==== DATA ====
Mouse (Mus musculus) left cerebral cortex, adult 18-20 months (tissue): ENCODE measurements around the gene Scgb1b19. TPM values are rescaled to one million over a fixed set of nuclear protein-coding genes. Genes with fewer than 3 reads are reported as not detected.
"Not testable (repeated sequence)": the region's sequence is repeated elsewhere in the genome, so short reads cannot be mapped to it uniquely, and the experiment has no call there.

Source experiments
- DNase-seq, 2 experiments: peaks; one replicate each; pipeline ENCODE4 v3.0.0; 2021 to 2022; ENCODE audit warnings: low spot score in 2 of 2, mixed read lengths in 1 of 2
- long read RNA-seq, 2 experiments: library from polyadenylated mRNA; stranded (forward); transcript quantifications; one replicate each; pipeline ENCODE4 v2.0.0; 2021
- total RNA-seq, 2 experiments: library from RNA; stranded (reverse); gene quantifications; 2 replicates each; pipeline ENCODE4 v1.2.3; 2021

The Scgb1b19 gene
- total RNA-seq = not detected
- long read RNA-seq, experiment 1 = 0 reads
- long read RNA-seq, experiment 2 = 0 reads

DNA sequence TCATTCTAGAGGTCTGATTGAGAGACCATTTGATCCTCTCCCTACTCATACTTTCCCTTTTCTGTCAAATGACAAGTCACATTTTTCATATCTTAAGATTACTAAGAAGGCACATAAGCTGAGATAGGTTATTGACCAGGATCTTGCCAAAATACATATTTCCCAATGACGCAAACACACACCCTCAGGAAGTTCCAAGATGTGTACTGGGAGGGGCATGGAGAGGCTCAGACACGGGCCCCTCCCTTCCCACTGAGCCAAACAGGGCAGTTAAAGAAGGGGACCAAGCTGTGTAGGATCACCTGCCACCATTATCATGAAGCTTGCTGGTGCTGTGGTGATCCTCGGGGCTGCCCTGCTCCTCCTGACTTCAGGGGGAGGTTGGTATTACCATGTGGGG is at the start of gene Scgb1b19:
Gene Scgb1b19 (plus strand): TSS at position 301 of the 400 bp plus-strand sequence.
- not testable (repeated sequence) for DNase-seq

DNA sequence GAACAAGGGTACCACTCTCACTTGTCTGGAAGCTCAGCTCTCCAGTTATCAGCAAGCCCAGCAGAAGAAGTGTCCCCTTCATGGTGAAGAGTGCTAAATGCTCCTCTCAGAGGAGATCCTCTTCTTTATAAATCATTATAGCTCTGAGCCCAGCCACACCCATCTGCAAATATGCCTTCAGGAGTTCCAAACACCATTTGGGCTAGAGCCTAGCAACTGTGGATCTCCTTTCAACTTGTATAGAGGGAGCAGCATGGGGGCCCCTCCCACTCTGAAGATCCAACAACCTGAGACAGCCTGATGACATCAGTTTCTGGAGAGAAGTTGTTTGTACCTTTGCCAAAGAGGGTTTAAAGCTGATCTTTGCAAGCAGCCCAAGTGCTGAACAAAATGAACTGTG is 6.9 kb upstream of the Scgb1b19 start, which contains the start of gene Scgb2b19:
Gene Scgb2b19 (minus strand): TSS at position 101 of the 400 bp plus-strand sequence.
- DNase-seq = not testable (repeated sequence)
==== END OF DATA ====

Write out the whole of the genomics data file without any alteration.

Mouse (Mus musculus) left cerebral cortex, adult 18-20 months (tissue): ENCODE measurements around the gene Scgb1b19. TPM values are rescaled to one million over a fixed set of nuclear protein-coding genes. Genes with fewer than 3 reads are reported as not detected.
"Not testable (repeated sequence)": the region's sequence is repeated elsewhere in the genome, so short reads cannot be mapped to it uniquely, and the experiment has no call there.

Source experiments
- DNase-seq, 2 experiments: peaks; one replicate each; pipeline ENCODE4 v3.0.0; 2021 to 2022; ENCODE audit warnings: low spot score in 2 of 2, mixed read lengths in 1 of 2
- long read RNA-seq, 2 experiments: library from polyadenylated mRNA; stranded (forward); transcript quantifications; one replicate each; pipeline ENCODE4 v2.0.0; 2021
- total RNA-seq, 2 experiments: library from RNA; stranded (reverse); gene quantifications; 2 replicates each; pipeline ENCODE4 v1.2.3; 2021

The Scgb1b19 gene
- total RNA-seq = not detected
- long read RNA-seq, experiment 1 = 0 reads
- long read RNA-seq, experiment 2 = 0 reads

DNA sequence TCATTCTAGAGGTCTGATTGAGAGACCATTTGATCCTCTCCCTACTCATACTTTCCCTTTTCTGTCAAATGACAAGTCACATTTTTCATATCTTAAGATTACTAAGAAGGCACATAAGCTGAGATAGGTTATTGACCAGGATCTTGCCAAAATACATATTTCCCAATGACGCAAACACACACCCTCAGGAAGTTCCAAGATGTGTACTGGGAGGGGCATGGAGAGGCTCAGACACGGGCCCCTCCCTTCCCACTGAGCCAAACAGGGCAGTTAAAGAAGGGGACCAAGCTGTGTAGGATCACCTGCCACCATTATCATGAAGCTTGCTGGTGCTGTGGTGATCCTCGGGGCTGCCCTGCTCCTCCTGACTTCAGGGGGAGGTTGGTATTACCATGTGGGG is at the start of gene Scgb1b19:
Gene Scgb1b19 (plus strand): TSS at position 301 of the 400 bp plus-strand sequence.
- not testable (repeated sequence) for DNase-seq

DNA sequence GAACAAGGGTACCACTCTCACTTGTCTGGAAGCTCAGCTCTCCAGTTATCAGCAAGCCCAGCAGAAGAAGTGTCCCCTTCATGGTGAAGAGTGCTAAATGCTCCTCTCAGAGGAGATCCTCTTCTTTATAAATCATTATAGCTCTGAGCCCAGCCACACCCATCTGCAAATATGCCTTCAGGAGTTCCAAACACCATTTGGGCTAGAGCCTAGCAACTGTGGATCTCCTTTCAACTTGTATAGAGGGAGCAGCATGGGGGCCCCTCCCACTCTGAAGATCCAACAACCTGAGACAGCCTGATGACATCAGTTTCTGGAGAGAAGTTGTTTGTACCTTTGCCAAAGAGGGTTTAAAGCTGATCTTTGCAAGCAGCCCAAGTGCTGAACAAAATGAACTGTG is 6.9 kb upstream of the Scgb1b19 start, which contains the start of gene Scgb2b19:
Gene Scgb2b19 (minus strand): TSS at position 101 of the 400 bp plus-strand sequence.
- DNase-seq = not testable (repeated sequence)